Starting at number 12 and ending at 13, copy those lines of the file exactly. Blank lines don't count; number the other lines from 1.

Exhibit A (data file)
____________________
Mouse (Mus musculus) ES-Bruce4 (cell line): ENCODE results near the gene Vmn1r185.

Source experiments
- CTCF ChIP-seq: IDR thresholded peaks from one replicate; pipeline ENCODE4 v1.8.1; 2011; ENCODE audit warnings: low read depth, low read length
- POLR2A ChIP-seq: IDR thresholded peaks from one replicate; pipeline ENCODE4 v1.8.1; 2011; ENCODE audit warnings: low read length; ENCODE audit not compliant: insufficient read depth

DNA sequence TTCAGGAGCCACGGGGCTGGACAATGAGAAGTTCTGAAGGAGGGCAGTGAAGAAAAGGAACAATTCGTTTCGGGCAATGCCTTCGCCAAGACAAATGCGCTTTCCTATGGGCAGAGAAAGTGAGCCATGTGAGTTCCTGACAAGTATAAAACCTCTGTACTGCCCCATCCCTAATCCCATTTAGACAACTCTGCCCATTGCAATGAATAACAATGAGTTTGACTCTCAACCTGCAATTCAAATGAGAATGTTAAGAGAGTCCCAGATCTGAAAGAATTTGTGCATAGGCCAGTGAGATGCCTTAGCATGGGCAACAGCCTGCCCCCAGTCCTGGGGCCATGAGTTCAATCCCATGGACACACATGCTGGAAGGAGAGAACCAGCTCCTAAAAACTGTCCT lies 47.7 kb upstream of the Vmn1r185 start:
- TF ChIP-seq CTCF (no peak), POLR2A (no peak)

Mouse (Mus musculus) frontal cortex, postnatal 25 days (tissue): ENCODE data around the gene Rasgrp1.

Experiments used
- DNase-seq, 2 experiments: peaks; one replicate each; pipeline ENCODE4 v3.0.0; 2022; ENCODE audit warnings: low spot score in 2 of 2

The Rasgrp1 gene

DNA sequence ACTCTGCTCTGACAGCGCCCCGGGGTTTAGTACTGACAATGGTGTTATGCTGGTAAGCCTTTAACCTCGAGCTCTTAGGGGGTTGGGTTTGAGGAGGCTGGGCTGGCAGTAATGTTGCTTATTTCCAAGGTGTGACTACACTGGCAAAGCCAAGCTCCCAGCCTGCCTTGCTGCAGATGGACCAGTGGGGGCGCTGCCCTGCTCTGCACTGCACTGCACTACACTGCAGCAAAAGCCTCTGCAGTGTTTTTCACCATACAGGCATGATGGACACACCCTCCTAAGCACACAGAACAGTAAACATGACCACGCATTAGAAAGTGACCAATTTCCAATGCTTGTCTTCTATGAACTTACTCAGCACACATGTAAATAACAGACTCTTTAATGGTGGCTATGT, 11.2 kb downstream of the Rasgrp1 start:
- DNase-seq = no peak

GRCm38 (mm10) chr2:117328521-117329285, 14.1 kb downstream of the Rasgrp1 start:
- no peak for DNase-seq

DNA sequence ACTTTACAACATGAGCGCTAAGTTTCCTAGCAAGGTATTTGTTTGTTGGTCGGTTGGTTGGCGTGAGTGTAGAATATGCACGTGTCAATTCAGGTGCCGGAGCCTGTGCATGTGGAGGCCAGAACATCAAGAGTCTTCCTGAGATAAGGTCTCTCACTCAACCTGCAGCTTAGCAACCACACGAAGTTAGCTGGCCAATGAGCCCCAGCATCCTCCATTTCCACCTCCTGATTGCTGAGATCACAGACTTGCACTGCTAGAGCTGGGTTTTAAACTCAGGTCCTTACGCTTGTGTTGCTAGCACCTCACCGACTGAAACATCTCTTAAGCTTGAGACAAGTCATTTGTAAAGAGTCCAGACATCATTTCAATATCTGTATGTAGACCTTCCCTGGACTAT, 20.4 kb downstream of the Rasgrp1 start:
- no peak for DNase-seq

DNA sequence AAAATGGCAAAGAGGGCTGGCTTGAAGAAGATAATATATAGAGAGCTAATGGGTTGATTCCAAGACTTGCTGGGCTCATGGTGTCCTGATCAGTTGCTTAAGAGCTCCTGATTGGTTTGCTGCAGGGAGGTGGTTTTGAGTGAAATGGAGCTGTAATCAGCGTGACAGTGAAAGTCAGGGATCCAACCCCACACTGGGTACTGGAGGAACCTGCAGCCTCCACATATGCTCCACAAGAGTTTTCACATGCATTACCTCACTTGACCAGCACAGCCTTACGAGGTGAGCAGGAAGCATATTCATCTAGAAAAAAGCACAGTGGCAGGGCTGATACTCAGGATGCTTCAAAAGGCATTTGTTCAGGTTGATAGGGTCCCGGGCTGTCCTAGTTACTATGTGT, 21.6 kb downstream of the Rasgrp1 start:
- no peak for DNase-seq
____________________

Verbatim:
- DNase-seq = no peak

GRCm38 (mm10) chr2:117328521-117329285, 14.1 kb downstream of the Rasgrp1 start: